# Instrumentation Amplifier Offset Voltage and Noise Technical Analysis Since there are offset voltages in the two-stage amplifiers inside the instrumentation amplifier, such as the offset voltage of the first-stage amplifier where AMP1 and AMP2 are located in Figure 3.1, if it is converted to the output end, it needs to be multiplied by the circuit gain. If the offset voltage of the second stage amplifier where AMP3 is located, if converted to the input end, it needs to be divided by the circuit gain.

Author: Zheng Huimin

Instrumentation Amplifier Offset Voltage Analysis

Since there are offset voltages in the two-stage amplifiers inside the instrumentation amplifier, such as the offset voltage of the first-stage amplifier where AMP1 and AMP2 are located in Figure 3.1, if it is converted to the output end, it needs to be multiplied by the circuit gain. If the offset voltage of the second stage amplifier where AMP3 is located, if converted to the input end, it needs to be divided by the circuit gain. Figure 3.1 Instrumentation amplifier structure

The above-mentioned offset voltage of the first-stage amplifier is called an input offset voltage (Input Offset Voltage, VOSI), and the offset voltage of the second-stage amplifier is called an output offset voltage (Output Offset Voltage, VOSO). The total output offset voltage Total Vos_RTO is Equation 3-8. where G is the gain. This is also why the linearity error of an instrumentation amplifier changes after switching gains.

As shown in Figure 3.10, taking AD8421ARZ as an example, in a 25°C environment, using ±15V power supply, the maximum input offset voltage is 60μV, and the maximum output offset voltage is 350μV. In a circuit with a gain of 1, the AD8421ARZ outputs a maximum total offset voltage of 410uV. In a circuit with a gain of 100, the total output offset voltage is a maximum of 6.35mV. As shown in Figure 3.11(a), the AD8421 is designed with LTspice at a gain of 1, and the power supply is ±15V. As shown in Figure 3.11(b), the transient analysis result of the output total offset voltage is 412.292μV, which is equivalent to the theoretical calculated value. Figure 3.11 Total output offset voltage transient analysis results for AD8421 gain 1 circuit

As shown in Figure 3.12(a), use LTspice to design a circuit with AD8421 supplying ±15V and a gain of 100 times. The output total offset voltage transient analysis result, as shown in Figure 3.12(b), is 6.353mV, which is equivalent to the theoretical calculation value. 3.12 Transient analysis results of total output offset voltage of AD8421 gain of 100 times circuit

Instrumentation Amplifier Noise Analysis

There are two sources of voltage noise in instrumentation amplifiers. One is the noise source ENI connected in series at the input, like a general-purpose amplifier. Converted to the output by the circuit gain. The second is the noise voltage source ENO connected in series at the output end of the instrumentation amplifier, which is converted to the input end by dividing by the gain of the circuit. As shown in Figure 3.13, in a 25°C environment, when powered by a ±15V power supply, the maximum input voltage noise density eni of AD8421 at 1KHz is 3.2 nV/√Hz, and the maximum output voltage noise density eno is 60nV/√Hz. There are also two sources of current noise at the input of the instrumentation amplifier, iN+ and iNC. Although the two current noises are approximately equal. As shown in Figure 3.13, in a 25°C environment, when powered by a ±15V power supply, the AD8421 current noise spectral density in at 1KHz is a maximum of 0.2 pA/√Hz. But iN+ and iNC are not related and must be summed in a root mean square manner. iN+ flows through half of the signal source resistance RS, and iNC flows through the other half of the signal source resistance RS. The two resulting noise voltages are each half the magnitude of INRS. These two noise sources are converted to the output by the circuit gain.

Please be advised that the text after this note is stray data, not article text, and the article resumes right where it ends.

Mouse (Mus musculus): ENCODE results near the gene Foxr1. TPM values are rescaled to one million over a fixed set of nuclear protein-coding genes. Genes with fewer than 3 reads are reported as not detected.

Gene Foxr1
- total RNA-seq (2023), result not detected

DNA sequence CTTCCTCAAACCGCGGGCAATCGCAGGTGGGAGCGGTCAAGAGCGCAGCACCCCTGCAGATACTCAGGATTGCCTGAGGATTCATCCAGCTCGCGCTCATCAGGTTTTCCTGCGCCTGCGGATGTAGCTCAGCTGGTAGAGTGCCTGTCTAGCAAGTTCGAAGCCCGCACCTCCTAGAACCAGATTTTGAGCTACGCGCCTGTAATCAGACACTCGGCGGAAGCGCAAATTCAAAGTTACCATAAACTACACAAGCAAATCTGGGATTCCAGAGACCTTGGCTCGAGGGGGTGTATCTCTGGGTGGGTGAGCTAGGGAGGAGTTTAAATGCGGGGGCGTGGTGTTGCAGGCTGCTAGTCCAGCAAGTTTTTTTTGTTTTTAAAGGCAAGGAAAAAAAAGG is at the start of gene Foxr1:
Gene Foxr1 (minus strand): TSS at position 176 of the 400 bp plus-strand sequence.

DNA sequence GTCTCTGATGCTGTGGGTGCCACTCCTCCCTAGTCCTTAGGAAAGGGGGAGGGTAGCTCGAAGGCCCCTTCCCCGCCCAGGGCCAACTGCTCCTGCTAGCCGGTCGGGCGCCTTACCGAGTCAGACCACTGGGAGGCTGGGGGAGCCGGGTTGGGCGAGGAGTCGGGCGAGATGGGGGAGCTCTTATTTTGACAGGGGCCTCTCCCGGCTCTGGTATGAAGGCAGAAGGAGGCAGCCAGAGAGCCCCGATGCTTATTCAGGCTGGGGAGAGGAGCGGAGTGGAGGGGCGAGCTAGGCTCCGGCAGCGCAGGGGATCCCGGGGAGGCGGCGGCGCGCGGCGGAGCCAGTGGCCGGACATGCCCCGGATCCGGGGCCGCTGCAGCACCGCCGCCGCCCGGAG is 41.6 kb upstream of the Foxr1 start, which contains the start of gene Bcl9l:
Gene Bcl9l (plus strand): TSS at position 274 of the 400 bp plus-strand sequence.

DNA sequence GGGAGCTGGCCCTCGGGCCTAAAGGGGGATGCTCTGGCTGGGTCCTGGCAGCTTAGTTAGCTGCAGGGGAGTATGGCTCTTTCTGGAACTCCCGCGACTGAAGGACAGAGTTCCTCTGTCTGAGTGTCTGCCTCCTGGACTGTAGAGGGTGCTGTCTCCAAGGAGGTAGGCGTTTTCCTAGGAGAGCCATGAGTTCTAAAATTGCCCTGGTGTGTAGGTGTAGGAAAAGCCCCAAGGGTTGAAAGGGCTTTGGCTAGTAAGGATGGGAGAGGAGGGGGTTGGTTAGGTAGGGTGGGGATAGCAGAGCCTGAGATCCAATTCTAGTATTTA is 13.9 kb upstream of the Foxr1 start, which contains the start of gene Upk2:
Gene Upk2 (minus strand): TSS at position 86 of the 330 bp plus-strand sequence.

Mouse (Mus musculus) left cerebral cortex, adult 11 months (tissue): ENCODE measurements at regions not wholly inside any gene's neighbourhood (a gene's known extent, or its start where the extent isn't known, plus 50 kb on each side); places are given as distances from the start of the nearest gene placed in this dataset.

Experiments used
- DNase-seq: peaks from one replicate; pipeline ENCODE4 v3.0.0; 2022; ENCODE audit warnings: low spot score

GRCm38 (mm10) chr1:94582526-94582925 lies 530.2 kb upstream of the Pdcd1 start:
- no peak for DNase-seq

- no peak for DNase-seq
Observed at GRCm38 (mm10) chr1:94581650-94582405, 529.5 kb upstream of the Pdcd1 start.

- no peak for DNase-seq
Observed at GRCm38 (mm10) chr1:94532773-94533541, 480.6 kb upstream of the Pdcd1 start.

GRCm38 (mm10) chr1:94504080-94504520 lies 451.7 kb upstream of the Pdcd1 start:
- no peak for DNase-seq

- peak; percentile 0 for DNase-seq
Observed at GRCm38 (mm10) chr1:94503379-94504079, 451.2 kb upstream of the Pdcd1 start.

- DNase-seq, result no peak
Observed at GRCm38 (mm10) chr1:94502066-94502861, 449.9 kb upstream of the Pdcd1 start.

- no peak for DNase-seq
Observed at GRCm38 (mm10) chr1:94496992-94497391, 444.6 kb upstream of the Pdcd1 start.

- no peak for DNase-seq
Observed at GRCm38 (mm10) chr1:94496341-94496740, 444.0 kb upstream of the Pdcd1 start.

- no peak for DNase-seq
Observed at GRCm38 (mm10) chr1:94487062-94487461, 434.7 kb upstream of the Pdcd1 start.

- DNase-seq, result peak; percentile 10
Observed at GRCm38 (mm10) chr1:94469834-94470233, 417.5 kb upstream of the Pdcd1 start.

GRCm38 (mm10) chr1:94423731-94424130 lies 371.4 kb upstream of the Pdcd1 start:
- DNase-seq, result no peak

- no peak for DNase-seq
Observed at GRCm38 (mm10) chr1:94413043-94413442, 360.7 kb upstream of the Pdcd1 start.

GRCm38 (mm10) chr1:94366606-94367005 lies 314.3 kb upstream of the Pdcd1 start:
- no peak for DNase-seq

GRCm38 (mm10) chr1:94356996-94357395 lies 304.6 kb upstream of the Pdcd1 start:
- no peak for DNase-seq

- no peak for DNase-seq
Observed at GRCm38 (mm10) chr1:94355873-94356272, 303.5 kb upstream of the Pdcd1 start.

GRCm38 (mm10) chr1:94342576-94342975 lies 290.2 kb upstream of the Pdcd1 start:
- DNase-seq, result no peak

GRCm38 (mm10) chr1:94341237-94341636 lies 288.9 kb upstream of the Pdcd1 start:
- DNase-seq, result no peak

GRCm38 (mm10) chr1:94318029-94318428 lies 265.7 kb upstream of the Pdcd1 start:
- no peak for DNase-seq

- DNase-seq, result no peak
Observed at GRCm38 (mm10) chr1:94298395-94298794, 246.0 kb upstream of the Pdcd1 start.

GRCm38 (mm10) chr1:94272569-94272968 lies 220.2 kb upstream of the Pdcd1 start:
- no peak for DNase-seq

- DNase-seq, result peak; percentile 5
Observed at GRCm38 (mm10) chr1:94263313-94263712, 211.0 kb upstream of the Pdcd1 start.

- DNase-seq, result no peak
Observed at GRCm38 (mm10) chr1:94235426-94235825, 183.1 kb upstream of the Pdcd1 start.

The gain resistor of the instrumentation amplifier also creates a noise source, the output of which is reduced by the gain of the circuit.

From this, the RMS value of the total output noise of the instrumentation amplifier is Equation 3-9. Among them, BW is 1.57 times the signal bandwidth.

As shown in Figure 3.14(a), the AD8421 is used to configure a circuit with a gain of 1 (Rg canceled), the internal resistance of the signal source is set to 0, and within the frequency of 0.1~10KHz, the maximum output noise voltage RMS is about:  Figure 3.14 The circuit noise analysis results with AD8421 gain of 1

The noise analysis result is shown in Figure 3.14(b), the total output noise RMS value of AD8421 is 5.59μV and less than 7.52μV.

As shown in Figure 3.15(a), the circuit configuration is 100 times gain (Rg is 100Ω), the internal resistance of the signal source is set to 0, and within the frequency of 0.1~10KHz, the maximum output noise voltage RMS is approximately: The noise analysis result is shown in Figure 3.15(b). The total output noise of AD8421 is 34.315μV, which is less than 43.76μV. Figure 3.15 Noise analysis of AD8421 circuit with a gain of 100 times

To sum up, when analyzing the offset voltage and noise parameters of the instrumentation amplifier, the offset voltage, noise and gain of the circuit configuration of the internal two-stage amplifier are converted to the input or output to evaluate the total offset voltage and total noise.

(Source: Amplifier parameter analysis and LTspice simulation, author: Zheng Huimin)